.-= H. Houlahan´s last blog ..Gaia and Luna =-.

  7. Krista
    Krista says:

    Hi! I was hopeing you guys could help me out. My two dogs have had Giardia 3 times in the last year due to the place we live (ponds, wild animals, etc.). Last time we treated both the dogs, my vet charged us 116.50 for 150mls of Panacur paste. But now they have it again! Since they keep getting Giardia, I think I need to just routinely treat them (every 3 months or so) to prevent their explosive diareah. However, this gets really expensive! My vet said I need to use the paste (he says the granules don’t work as well). Is he ripping me off? Is there a cheaper way to treat my dogs (I have one 40 pound and one 70 pound dog)? Any idea where to buy this stuff? I noticed that KV Vet sells it by the liter (http://www.kvvet.com/KVVet/product_family.asp?family%5Fid=1245&gift=False&mscssid=087005D1DE5AA4167A94EFDCF125246D). But I think this is the horse wormer and they require a precription. He should give me one right? Any help would be appreciated!


  8. frogdogz
    frogdogz says:

    Krista, read the post above from Heather. You can dose dogs with Safeguard, which is available (cheaply!) from most co ops and farm supply stores. It’s equally as effective on dogs, as it contains the same active ingredient, simply in a different formulation.

    The KV vet product is just fine, and your vet may or may not be willing to give you a prescription, but in my experience half of the on line places don’t ask you for one anyways.

  9. mtnman
    mtnman says:

    Just figured the dosage of Safe-Guard Equine Dewormer (horse paste 10%) for my dogs, it is 1ml(1 gram) per 5 lbs of weight. So one 25 gram tube of Safe-Guard horse paste will treat 5-25 lb dogs one time ($12.00). You will need to dose this three days in a row to be effective. I researched this a good while before I gave this to all my dogs including my 3 week old beagle puppies and found that I should have given it to the puppies at two weeks of age. Puppies should be dosed at 2, 4, 6, and 8 weeks of age and then once a month. There is also some info out there about ivomectin (heart and round worms) but it is some what dangerous if you do not give the correct dosage, so you can figure that one your self. As far as the Safe-Guard from what I found you probably can not hurt them with this, testing in a lab they were not able to OD a rat by force feeding the stuff to them, so I feel safe giving it at this point. You can also give safe guard to pregnant ant whelping females safely. I learned about the safe guard at the Beagles Unlimited web site but searched for many hours in forums and other tech sites that Google listed before I would give this to my dogs. If you have a lot of dogs or large dogs this will save you lots of money, and no script needed just go to the local farmers coop or Tractor Supply and get it and the ivomectin to if you wish. I will continue my research for the heart worms too and remember this is what I choose to do for my dogs and only share that. I am not a Vet nor had any schooling there of.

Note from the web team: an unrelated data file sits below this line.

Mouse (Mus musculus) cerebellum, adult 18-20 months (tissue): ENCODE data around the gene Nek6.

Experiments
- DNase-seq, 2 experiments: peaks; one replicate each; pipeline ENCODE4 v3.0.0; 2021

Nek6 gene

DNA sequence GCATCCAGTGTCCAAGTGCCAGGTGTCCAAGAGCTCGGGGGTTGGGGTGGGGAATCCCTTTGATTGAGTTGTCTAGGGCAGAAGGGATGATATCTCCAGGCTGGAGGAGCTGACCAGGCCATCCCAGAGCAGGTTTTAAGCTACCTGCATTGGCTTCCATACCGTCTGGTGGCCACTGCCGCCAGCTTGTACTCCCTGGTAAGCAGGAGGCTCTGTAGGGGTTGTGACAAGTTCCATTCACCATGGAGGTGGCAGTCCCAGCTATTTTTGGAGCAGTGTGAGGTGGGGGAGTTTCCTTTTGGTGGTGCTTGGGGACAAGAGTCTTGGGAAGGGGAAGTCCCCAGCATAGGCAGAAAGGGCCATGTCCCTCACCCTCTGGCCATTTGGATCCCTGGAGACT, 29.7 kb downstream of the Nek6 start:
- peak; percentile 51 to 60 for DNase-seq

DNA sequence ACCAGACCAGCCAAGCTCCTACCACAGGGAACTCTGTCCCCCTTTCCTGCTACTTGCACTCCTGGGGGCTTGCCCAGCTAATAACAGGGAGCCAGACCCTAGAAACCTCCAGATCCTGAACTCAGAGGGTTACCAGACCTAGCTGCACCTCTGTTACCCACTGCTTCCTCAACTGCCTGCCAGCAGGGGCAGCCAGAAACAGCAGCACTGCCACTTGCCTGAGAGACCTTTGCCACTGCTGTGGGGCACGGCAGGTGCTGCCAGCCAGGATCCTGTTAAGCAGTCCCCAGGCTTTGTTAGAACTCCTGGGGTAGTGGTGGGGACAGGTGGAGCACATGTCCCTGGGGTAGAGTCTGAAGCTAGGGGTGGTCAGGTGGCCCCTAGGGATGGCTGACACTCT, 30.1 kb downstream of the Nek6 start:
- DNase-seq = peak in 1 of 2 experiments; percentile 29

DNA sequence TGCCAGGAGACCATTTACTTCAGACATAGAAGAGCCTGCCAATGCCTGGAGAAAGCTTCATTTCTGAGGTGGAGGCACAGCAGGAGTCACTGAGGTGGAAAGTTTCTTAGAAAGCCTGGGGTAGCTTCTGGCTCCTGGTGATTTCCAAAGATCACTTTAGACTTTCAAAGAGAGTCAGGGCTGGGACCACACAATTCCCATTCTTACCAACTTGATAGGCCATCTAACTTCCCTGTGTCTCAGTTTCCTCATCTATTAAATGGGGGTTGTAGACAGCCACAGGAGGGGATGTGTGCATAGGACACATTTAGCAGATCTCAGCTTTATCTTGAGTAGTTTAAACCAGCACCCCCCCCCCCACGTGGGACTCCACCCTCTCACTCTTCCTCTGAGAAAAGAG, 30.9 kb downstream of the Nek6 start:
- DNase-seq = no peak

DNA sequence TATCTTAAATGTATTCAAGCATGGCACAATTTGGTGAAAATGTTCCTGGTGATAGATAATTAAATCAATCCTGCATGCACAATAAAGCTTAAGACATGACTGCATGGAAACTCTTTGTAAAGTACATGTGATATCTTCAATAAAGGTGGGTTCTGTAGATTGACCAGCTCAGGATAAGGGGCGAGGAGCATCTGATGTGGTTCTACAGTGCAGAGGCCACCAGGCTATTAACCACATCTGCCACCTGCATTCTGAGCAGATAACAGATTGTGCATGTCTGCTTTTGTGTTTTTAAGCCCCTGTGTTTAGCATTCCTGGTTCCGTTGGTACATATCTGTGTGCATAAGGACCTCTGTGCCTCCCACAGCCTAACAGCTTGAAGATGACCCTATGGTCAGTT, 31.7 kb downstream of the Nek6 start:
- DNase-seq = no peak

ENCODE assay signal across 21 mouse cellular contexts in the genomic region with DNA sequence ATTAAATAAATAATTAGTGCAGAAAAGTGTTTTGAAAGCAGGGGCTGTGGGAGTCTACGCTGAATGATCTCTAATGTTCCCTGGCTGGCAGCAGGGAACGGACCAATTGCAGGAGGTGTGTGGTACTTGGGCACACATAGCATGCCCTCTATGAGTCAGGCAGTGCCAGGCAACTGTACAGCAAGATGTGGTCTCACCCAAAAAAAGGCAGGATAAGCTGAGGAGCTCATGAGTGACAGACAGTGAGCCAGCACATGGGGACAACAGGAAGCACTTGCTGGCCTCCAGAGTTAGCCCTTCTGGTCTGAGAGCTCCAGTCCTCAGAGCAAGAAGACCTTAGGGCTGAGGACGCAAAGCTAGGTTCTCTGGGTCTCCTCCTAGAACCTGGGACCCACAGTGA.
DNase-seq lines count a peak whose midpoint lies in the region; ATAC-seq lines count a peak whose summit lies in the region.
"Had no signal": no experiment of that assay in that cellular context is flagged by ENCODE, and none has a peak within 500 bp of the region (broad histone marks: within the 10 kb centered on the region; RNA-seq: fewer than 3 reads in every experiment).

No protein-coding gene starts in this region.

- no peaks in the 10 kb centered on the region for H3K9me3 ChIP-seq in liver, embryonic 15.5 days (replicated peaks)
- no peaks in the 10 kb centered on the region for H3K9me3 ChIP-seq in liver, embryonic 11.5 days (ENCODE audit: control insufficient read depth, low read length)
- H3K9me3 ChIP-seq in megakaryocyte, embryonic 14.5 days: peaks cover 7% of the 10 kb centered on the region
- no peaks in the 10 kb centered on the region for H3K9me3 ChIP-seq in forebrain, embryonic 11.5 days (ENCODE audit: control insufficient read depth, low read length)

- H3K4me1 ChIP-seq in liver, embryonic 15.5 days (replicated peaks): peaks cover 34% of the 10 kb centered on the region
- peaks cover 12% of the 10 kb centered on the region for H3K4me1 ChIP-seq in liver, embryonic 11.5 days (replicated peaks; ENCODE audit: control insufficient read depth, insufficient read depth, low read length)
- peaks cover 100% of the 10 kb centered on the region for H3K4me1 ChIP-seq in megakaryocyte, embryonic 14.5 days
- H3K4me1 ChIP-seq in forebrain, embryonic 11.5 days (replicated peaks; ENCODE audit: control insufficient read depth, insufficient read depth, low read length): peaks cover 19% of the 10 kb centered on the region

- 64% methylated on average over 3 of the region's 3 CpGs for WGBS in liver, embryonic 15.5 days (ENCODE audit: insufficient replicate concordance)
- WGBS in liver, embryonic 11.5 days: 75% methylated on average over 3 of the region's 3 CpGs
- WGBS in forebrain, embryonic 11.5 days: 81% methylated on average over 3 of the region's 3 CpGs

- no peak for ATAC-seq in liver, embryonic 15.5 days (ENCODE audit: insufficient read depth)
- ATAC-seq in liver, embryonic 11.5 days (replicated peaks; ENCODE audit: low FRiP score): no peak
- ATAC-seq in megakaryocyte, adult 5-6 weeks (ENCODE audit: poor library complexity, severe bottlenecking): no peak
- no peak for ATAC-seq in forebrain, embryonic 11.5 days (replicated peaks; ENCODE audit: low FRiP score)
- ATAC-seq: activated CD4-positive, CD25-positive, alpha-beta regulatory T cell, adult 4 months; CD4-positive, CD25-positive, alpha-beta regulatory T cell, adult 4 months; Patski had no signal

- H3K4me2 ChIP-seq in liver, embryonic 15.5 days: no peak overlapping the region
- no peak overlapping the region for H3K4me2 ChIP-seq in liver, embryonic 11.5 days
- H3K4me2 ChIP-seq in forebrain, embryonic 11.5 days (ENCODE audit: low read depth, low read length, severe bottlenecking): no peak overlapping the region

10. Rose
    Rose says:

    The paste is 100mg/g. Same strength as the liquid, so it should be 1 gram per 4 pounds to make sure you are not under dosing.

    Do you have a gram scale so you can weigh the paste?
    How did you come up with a gram equals 1ml?

    Beagles Unlimited has the wrong dose for the Safe Guard liquid.
    The dose is 50mg/kg which is 22.7mg/lb.

    5 pounds times 22.7,g equals 113.5mg. One ml has 100mg, so the dose is a little short.

    It is better to dose 1.25ml per 5 pounds. Or .25ml per pound.

    Read the label and know the correct dose for the animal you are using it on.

    Under dosing is way worse than a little bit over dosing. You don’t kill all the worms and can start to cause drug resistance in the next generations.

    • Tiffany Campbell
      Tiffany Campbell says: